Donivan Bailey slammed his locker door back and forth. The racket was enough to put him in the sights of his teacher.
Take a time-out, the teacher told the 6-year-old kindergartner Tuesday as she helped other students get their stuff ready for the walk to the buses. Usually she has a teacher's aide to help, but not today.
Donivan knew what time-out meant. You had to sit quietly, and watch the sand fall through a three-minute egg timer. He shuffled to a table and sat down.
The sounds of his classmates faded as the teacher walked them from the classroom. Donivan was left alone, faithfully watching the sand fall.
Shane Dennis, the father of Donivan's friend Tyler, came into the empty classroom to drop off his son's folder.
"What's going on, dude?" he asked the pint-sized noisemaker who also happens to be his neighbor.
"I got in trouble. I'm in time-out," Donivan told him.
Shane Dennis nodded his head in understanding and left.
When the sand got near the end, the grains raced through the opening into the bottom bowl and Donivan grabbed his backpack and headed out of the room.
He made his way through heavy glass doors to the outside.
Four buses sat lined up in front of Fritsch Elementary School. Donivan wasn't sure which bus was his. He was usually led there by either his teacher or an aide.
He ran onto the bus closest to him.
At the top of the stairs he searched the chattering faces of his schoolmates, looking for his brother, Julian, 9. But this Tuesday was Julian's first Spanish lesson. It went until 4 p.m., so he wouldn't be riding with his little brother on Tuesdays anymore.
"I think I'm on the wrong bus," Donivan told the driver.
She told him to get off and find his bus.
He stepped off and looked around, then hopped back on. The driver didn't notice.
As the bus rumbled out of the lot, Donivan settled into a seat. It was about five stops later when he decided to get off.
He walked along the sidewalk with cars whizzing by. He may have crossed Highway 395 into the parking lot of the Harley-Davidson dealership in North Carson.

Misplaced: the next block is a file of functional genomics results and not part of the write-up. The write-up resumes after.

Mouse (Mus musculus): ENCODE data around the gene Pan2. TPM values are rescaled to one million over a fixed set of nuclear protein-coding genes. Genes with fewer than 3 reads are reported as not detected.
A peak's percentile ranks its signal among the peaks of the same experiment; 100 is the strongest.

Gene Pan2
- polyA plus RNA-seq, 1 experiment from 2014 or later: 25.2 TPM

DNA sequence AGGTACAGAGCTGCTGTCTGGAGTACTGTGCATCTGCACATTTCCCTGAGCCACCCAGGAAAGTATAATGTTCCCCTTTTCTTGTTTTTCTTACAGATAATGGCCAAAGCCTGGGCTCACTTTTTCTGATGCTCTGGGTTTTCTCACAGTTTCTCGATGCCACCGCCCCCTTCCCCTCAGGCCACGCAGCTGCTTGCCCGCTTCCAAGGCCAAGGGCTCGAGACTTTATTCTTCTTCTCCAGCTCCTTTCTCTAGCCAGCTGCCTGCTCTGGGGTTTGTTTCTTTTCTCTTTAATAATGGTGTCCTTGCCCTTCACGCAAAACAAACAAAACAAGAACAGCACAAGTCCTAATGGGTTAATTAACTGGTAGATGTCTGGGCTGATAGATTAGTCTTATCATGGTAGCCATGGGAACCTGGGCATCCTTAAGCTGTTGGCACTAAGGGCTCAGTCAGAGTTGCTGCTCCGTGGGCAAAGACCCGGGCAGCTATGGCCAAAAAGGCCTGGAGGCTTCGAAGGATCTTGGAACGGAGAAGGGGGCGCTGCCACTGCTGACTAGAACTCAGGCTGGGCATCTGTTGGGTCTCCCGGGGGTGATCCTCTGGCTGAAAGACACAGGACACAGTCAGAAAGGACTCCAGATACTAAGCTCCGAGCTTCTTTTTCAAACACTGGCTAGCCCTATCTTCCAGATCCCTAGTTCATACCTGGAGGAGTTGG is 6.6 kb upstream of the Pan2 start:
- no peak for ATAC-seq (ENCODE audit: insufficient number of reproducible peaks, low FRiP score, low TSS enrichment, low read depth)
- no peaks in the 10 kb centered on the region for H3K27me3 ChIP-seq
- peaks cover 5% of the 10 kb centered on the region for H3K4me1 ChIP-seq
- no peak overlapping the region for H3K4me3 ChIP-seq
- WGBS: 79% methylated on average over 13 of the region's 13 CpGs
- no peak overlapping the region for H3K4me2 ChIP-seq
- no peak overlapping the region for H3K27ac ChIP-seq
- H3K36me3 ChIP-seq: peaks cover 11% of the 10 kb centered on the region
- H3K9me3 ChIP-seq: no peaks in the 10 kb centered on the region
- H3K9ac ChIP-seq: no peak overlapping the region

"He told me he walked past the motorcycles," mom Melissa said.
Donivan possibly made his way past the Dollar Tree, walked across a dirt lot behind it, and ended up on Northgate Lane.
On Northgate, a woman driving a red car stopped and asked him where he was going. Donivan told her he was going home.
She asked him if he wanted a ride. He climbed into the back seat.
Near the new freeway overpass across College Parkway on Northgate Lane, Donivan asked to be let out. She complied.
He played there for awhile before a man "in one of those hard-hats told me to get off the bridge."
So he continued north on Northgate. At Arrowhead Drive, near a house with a white picket fence, Laura Dennis - wife of the neighbor who'd talked to Donivan in time-out - spotted him about 4:15 p.m.
"He had a doe-eyed look about him, like 'Please pick me up,'" she said. She took him home.
Melissa, Donivan's mom, was frantic. Her smallest son hadn't walked off the school bus at 3:30 p.m. like he was supposed to.
She called the school, she called the bus depot. No answer. She and husband Corey Howel drove to the elementary school.
Principal Dave Aalbers said Donivan wasn't there. He called the teacher. The teacher said she was sure she walked Donivan to his bus.
Melissa was panicked.
They decided to check at home again. Corey went inside the apartment where he saw Donivan's backpack. Melissa went to check for him at the neighbors' house.
There she found her son.
"She was shaking and crying," Shane Dennis said.
"After all the work we do, trying to have people be aware of their surroundings and be compassionate and passionate about what they are doing, this boy falls through the cracks," said Mike Mitchell, director of operations for the Carson City School District. "This was an incredible set of circumstances that came together that let it happen."
Thursday, Mitchell, Aalbers and Debbie Childers, supervisor of transportation services, met with Donivan and his parents in front of Fritsch. Melissa walked up and down the row of buses, asking drivers if they recognized her son.
The driver of the bus Donivan was supposed to be on said she remembers him on Tuesday saying he was on the wrong bus. She remembers telling him to get off the bus and find the right one.
"I don't even know his name," she told Melissa.
Donivan is not much help in getting to the bottom of the mixup. At 6 years old, the same questions over and over by adults seem silly. What's much more fun is to scrunch up his nose, squint his eyes, smile a wide toothy smile and not answer. It's also more fun to run a tiny skateboard along his big brother's shirt.
School officials plan to review digital and video recordings of the buses Donivan could have ridden. It's still a mystery what route he took that day. But why the mixup happened seems simple enough to answer.
"Everybody left Donivan to his own devices," Mitchell said.
He was forgotten by a teacher who had 22 other students to track and overlooked by a bus driver who didn't notice Donivan was lost.
"This is high-stake stuff," Mitchell said. "Losing a kid through a set of just incredible incidental events. You can excuse it on one hand, and on the other hand you just say we are so lucky and what are we going to do to keep this from happening again. We do things right every day, and last Tuesday we didn't. "
- Contact reporter F.T. Norton at firstname.lastname@example.org or 881-1213.